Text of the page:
Tensions on the divided Korean Peninsula rose even higher Thursday, after the U.S. military announced that nuclear-capable B-2 stealth bombers had taken part in joint exercises with South Korean forces — an unprecedented event following weeks of belligerent rhetoric and acts by the North.
But in an apparent attempt to ease those tensions, Defense Secretary Chuck Hagel said during a briefing that the B-2 bombers, which dropped dummy bombs on a South Korean island, were not intended to provoke North Korea.
“The United States and South Korea have not been involved in [provocations]. We, over the years, have been engaged with South Korea on joint exercises. The B-2 flight was part of that,” Mr. Hagel said, adding that the U.S. and other nations in the region are “committed to a pathway to peace.”
However, he added: “The North Koreans seem to be headed in a different direction here. So we will unequivocally defend, and we are unequivocally committed to that alliance with South Korea as well, as our other allies in that region of the world, and we will be prepared — we have to be prepared — to deal with any eventuality there.”
Mr. Hagel said the U.S. takes seriously the threats posed by North Korea’s secretive, totalitarian regime and that there are “a lot of unknowns” about its young leader, Kim Jong-un.
The Pentagon announced this month that it is increasing its missile interceptors in Alaska, deploying a second early warning system in Japan and studying whether to add ground-based missile sites in Alaska to deal with the North Korean threat.
Also, an additional U.S. aircraft carrier is in the region. The USS John C. Stennis recently arrived on its way home from the Middle East, joining the USS George Washington, which is permanently deployed to Japan.
The U.S. also has 28,500 troops stationed in South Korea.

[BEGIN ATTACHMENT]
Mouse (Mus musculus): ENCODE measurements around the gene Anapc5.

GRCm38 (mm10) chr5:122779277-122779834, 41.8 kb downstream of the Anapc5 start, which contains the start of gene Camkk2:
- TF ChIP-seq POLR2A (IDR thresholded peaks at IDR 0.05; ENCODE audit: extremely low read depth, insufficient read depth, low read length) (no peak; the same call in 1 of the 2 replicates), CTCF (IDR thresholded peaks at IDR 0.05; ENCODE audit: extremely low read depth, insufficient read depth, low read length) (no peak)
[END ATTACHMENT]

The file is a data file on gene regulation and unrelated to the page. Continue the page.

Military analysts said including B-2 stealth bombers in the joint military exercises was a show of power that sent a clear message about U.S. resolve on the peninsula.
“It was a highly publicized move that was clearly intended as a sign to North Korea as a deterrent to North Korean provocation,” said Bruce Klingner, senior research fellow on Northeast Asia at the Heritage Foundation. “The move also comes at a time when some in South Korea are questioning U.S. military capabilities and resolve given massive budget cuts to the Pentagon budget.”
Although the Pentagon downplayed the move, Mr. Klingner said U.S. concerns over an outbreak of war between the two Koreas are very real.
On Wednesday, North Korea cut a third telephone hotline — a military line — to the South, after announcing Tuesday that it was placing its missile and artillery batteries at “full combat readiness,” meaning the units are “set to strike the bases of the U.S. imperialist forces of aggression on the U.S. mainland and in the Pacific … including Hawaii and Guam.”
North Korea said this month that it was scrapping the cease-fire pact that ended fighting in the Korean War in 1953, and it threatened a “pre-emptive” nuclear strike on the United States.
The provocations have come in response to the U.N. imposing new sanctions on North Korea to punish the rogue state for an illegal nuclear test in February and to ongoing U.S.-South Korean military exercises in the region.
Mr. Klingner said Mr. Kim has been emboldened by the nuclear test — the North’s largest to date — and its successful launch of a three-stage rocket in December that Western observers said was a cover for a ballistics missile test.
He noted that neither Seoul nor Washington struck back at Pyongyang in 2011 after the North shelled an island controlled by the South, killing four people, and after a South Korean warship exploded and killed 46 sailors. An international probe determined that a North Korean torpedo sank the ship, though Pyongyang denied any involvement.
South Korea’s new president, Park Geun-hye, has vowed to respond in kind to any North Korean aggression and reiterated her campaign vow of reaching out to the impoverished communist state.
“Some in South Korea have called for Seoul to develop nuclear weapons or to call for Washington to reintroduce tactical nuclear weapons that had been removed from the peninsula in the 1990s,” Mr. Klingner said. “The fear always has been that even the restrained tactical response would lead to full-blown war.”
Analysts have dismissed North Korea’s threats against the U.S. mainland as empty rhetoric, saying the regime’s long-range missiles cannot reach the West Coast.
“North Korea doesn’t have the capability to carry out this latest threat to attack U.S. bases in Hawaii, the U.S. mainland or Guam using long-range missiles,” said James Hardy, Asia-Pacific editor of IHS Jane’s Defense Weekly.
Analysts generally say a full-blown North Korean attack on the South is unlikely, though there are fears of a more localized conflict, such as a naval skirmish in disputed Yellow Sea waters. Such naval clashes have happened three times since 1999.